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A Debtor WorldInterdisciplinary Perspectives on Debt$
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Ralph Brubaker, Robert M. Lawless, and Charles J. Tabb

Print publication date: 2012

Print ISBN-13: 9780199873722

Published to Oxford Scholarship Online: January 2013

DOI: 10.1093/acprof:oso/9780199873722.001.0001

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How and Why Credit Assessors “Get it Wrong” When Judging the Risk of Borrowers: Past and Present Evidence at Home and Abroad

How and Why Credit Assessors “Get it Wrong” When Judging the Risk of Borrowers: Past and Present Evidence at Home and Abroad

Chapter:
(p.107) 5 How and Why Credit Assessors “Get it Wrong” When Judging the Risk of Borrowers: Past and Present Evidence at Home and Abroad
Source:
A Debtor World
Author(s):

Paul M. Vaaler

Gerry McNamara

Publisher:
Oxford University Press
DOI:10.1093/acprof:oso/9780199873722.003.0005

This chapter presents empirical and theoretical evidence that lending decisions are fundamentally and systematically flawed. The first part summarizes a decade of individual and joint research on credit risk and lending based on behavioral and political models rather than “objective” economic models alone. It shows individual, organizational, and broader competitive, even institutional, factors consistent with behavioral and political explanations of risk and decision making can significantly and substantially distort credit assessment in a variety of contexts. The second part presents current research combining insights from both behavioral and political models of risk and decision making in an international context. It develops and tests an integrated theoretical framework for understanding how two forms of rivalry shape risk assessments by firms active in developing countries (DCs). One form of rivalry relates to DC electoral politics and their impact on firms making sovereign government credit assessments. The other relates to firm rivalry for market share in rating DC sovereign bond issuances. It is proposed that both matter for assessing the creditworthiness of DC sovereigns during election years. The chapter concludes with a summary of key findings and their implications for research, policy, and practice related to prudential credit assessment.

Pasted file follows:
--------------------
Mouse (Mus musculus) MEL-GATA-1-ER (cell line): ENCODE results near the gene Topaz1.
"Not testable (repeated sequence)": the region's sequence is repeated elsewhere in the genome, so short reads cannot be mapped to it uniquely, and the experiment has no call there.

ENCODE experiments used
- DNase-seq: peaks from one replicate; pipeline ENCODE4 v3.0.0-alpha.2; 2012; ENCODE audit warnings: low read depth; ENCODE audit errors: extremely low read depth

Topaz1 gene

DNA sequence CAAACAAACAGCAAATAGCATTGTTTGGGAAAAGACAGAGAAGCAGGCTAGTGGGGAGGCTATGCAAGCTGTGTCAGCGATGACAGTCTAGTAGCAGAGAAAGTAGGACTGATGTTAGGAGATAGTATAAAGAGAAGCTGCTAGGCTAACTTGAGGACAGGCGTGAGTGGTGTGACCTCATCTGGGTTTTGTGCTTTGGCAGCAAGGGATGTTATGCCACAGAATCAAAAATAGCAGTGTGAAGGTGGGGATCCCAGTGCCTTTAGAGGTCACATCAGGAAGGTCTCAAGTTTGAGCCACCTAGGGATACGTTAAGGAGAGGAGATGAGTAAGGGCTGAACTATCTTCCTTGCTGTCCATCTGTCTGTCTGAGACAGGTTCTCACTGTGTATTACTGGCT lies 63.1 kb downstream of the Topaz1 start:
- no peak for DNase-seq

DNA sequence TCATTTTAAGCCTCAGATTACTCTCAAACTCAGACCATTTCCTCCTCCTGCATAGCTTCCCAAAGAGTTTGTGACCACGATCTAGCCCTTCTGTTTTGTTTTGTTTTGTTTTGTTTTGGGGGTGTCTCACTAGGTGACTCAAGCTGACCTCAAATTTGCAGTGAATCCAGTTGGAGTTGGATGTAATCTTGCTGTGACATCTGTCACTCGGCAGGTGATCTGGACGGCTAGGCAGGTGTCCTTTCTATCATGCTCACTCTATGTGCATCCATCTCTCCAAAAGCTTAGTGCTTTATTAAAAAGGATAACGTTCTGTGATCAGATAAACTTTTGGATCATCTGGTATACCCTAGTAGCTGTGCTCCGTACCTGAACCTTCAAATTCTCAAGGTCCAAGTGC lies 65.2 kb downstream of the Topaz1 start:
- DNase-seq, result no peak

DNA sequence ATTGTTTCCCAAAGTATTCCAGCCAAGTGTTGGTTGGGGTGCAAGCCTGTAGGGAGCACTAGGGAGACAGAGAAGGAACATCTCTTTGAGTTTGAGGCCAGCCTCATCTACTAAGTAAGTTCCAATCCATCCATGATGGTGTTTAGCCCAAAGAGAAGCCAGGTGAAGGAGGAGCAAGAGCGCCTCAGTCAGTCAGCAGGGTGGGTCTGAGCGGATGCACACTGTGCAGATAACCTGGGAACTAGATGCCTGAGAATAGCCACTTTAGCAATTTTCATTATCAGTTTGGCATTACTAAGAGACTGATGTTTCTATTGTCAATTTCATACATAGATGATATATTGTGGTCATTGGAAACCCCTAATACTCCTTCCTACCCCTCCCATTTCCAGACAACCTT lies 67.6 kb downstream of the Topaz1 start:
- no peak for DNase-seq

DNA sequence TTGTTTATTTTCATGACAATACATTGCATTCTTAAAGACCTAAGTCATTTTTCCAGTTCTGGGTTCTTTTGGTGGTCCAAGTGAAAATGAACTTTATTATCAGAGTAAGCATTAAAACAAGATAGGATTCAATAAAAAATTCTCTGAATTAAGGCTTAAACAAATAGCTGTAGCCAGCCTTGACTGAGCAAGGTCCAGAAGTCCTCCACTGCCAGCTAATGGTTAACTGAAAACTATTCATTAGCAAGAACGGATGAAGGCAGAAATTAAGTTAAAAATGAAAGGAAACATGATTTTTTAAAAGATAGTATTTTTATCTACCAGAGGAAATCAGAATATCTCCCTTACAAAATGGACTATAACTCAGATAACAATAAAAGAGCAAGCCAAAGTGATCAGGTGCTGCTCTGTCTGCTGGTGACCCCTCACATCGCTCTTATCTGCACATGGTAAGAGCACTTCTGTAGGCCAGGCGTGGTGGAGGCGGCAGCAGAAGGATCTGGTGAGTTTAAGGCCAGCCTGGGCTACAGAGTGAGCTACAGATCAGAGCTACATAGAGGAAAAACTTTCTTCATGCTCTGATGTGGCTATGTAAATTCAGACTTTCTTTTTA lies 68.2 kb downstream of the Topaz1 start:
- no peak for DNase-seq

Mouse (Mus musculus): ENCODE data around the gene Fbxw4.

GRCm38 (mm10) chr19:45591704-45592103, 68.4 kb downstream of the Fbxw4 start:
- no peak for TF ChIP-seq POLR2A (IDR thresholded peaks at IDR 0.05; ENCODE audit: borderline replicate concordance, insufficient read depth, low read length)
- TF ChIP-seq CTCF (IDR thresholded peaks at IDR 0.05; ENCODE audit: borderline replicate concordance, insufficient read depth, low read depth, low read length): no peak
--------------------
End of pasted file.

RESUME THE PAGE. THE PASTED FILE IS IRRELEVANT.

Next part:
Keywords:   credit risk, lending, credit assessment, behavioral models, political models, developing countries, rivalry

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